Definite Majority Choice

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Revision as of 21:51, 21 March 2005 by Araucaria (talk | contribs) (The Ballot)

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Definite Majority Choice (DMC) is a voting method proposed by several (name suggested by Forest Simmons) to select a single winner using ballots that express preferences, with an additional indication of Approval Cutoff.

If there is a candidate who is preferred over the other candidates, when compared in turn with each of the others, DMC guarantees that that candidate will win. Because of this property, DMC is (by definition) a Condorcet method. Note that this is different from some other preference voting systems such as Borda and Instant-runoff voting, which do not make this guarantee.

The main difference between DMC and other Condorcet methods such as Ranked Pairs (RP), Cloneproof Schwartz Sequential Dropping (Beatpath or Schulze) and River is the use of the additional Approval score to break ties. If defeat strength is measured by the Total Approval score of the pairwise winner, DMC is equivalent to each of these other methods [This needs to be verified! --Araucaria 12:22, 21 Mar 2005 (PST)]

DMC chooses the same winner as (and could be considered equivalent in most respects to) Ranked Approval Voting (RAV) (also known as Approval Ranked Concorcet), and Pairwise Sorted Approval (PSA).

Procedure

The Ballot

Voters rank their preferred candidates, from favorite to least preferred, and may optionally specify an Approval cutoff.

A Graded Ballot ballot implementation would infer the ranking from the 'grades' given to candidates, and the Approval Cutoff would be determined with a Lowest Passing Grade option. Voters can grade their choices from favorite (A+) to least preferred (ungraded), and give some or all of their graded choices a "passing grade" to signify approval.

            A    B    C    D    F       + /  -
				       	    	  
      X1   ( )  ( )  ( )  ( )  ( )     ( )  ( )
				       	    	  
      X2   ( )  ( )  ( )  ( )  ( )     ( )  ( )
				       	    	  
      X3   ( )  ( )  ( )  ( )  ( )     ( )  ( )
				       	    	  
      X3   ( )  ( )  ( )  ( )  ( )     ( )  ( )
				       	    	  
   Lowest  ( )  ( )  ( )  ( )  ( )     ( )  ( )
   Passing
   Grade
   ("C-" Default)

A voter may give the same grade to more than one candidate. Ungraded candidates are graded below all graded candidates.

Any candidate at the Lowest Passing Grade or higher is given one Approval vote. Unless changed, the Lowest Passing Grade is C-minus by default.

Candidates graded below the Lowest Passing Grade and Ungraded candidates receive no Approval votes.

Grades assigned to non-passing (disapproved) candidates help determine which of them will win in the event that none of the voter's approved candidates wins.

Adding a plus or minus to a candidate's grade is optional, but allows up to 15 rankings.

99% of the time, it should not be necessary to change the LPG -- with 9 grade levels from A+ to C-, there is plenty of room to express relative preferences.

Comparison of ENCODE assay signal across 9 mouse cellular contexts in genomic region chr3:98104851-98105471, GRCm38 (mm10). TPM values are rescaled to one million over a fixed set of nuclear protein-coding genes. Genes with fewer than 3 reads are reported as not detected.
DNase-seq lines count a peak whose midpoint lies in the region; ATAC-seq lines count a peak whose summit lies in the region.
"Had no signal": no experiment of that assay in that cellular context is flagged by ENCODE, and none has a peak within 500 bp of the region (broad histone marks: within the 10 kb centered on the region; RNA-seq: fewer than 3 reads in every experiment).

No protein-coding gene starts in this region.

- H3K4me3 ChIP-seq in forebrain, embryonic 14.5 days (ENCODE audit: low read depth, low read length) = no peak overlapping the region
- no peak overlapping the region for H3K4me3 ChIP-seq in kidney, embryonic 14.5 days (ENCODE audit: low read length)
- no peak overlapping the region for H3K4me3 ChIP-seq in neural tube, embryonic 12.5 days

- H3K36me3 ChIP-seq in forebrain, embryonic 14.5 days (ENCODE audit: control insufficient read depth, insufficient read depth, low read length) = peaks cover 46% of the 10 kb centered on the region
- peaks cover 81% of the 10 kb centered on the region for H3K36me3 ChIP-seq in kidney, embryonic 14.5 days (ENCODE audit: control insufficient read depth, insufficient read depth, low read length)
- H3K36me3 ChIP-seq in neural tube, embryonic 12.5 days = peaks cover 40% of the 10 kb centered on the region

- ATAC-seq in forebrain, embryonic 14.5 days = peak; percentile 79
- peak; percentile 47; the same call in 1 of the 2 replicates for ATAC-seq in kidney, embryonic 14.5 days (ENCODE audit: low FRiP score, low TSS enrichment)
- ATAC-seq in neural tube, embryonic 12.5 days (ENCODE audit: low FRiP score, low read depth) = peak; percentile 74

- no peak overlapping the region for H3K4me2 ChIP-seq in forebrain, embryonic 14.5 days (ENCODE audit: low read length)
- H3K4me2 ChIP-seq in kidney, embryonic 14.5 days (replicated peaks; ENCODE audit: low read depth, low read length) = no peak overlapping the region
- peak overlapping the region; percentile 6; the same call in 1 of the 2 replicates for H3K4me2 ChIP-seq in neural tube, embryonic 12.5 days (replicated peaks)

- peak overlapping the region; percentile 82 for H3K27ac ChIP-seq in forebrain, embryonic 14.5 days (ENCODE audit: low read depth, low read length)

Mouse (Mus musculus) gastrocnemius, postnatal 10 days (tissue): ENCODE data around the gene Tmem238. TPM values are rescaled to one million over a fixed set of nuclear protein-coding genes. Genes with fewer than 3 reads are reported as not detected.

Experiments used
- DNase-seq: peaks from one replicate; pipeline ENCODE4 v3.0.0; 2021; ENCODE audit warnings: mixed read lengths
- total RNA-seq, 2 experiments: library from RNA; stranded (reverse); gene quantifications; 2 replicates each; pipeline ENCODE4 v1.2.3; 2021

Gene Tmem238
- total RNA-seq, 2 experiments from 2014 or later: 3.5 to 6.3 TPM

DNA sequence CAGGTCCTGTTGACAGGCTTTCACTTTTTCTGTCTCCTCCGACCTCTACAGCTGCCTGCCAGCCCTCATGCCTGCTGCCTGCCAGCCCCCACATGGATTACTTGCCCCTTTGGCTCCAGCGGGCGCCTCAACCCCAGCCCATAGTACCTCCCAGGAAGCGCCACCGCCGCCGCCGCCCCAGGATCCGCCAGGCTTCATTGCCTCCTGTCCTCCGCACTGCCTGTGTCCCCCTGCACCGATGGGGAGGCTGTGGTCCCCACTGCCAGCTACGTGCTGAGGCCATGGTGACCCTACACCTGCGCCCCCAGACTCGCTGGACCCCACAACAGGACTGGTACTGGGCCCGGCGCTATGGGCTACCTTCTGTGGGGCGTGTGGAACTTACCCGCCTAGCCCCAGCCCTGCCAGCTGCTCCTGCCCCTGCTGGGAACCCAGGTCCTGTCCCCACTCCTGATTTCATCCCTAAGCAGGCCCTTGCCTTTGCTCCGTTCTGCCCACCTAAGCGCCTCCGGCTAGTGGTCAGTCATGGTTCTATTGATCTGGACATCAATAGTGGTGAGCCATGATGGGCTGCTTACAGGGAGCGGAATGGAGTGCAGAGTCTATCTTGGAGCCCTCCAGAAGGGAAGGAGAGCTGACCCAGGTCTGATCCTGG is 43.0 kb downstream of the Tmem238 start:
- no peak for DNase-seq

But the LPG option allows a voter to move the cutoff higher or lower if sentiment changes before finalizing the ballot.

Discussion

What is a voter saying by giving a candidate a grade below the Approval Cutoff?

In a vote for president, one could compare the LPG to Gerald Ford. Anybody better would be a good president, and anybody worse would be bad.

Grading candidate X below the LPG gives the voter a chance to say "I don't like X and don't want him to win, but of all the alternatives, he would make the fewest changes in the wrong direction. I won't give him a passing grade because I want him to have as small a mandate as possible." This allows the losing minority to have some say in the outcome of the election, instead of leaving the choice to the strongest core support within the majority faction.

Tallying Votes

Rankings are added into a pairwise array. The approval scores of each candidate can be stored the diagonal cells, which are unused in other non-Approval-Condorcet hybrids.

To determine the winner:

  1. Eliminate any candidate that is defeated in a one-to-one match with any other higher-approved candidate. So by 2 different measures, a definite majority agrees that candidate should be eliminated.
  2. If more than one candidate remains, the winner is the single candidate that defeats all others in one-to-one (pairwise)contests.

A simple way to implement this is to permute the pairwise array so that candidates are listed in order of approval.

Then, starting with the diagonal cell corresponding to the least-approved candidate, examine all the cells in the column above the diagonal. If the candidate loses to any higher-approved candidates, proceed up the diagonal to the approval rating of the next-higher-approved candidate.

The winner is the first candidate found with no losses to higher-approved candidates.

Can this be made clearer? --Araucaria 15:05, 21 Mar 2005 (PST)

Handling Ties and Near Ties

In ordinary DMC, the winner is the candidate in Forest Simmon's P set, the set of candidates which are not approval-consistently defeated.

But in the event of a tie or near tie (say, margin within 0.01%), there may be no clear winner.

In that case, form the superset P*, the union of all sets P that result from all possible combinations of reversed ties or near-ties. Then choose the winner from P* using Random Ballot Order.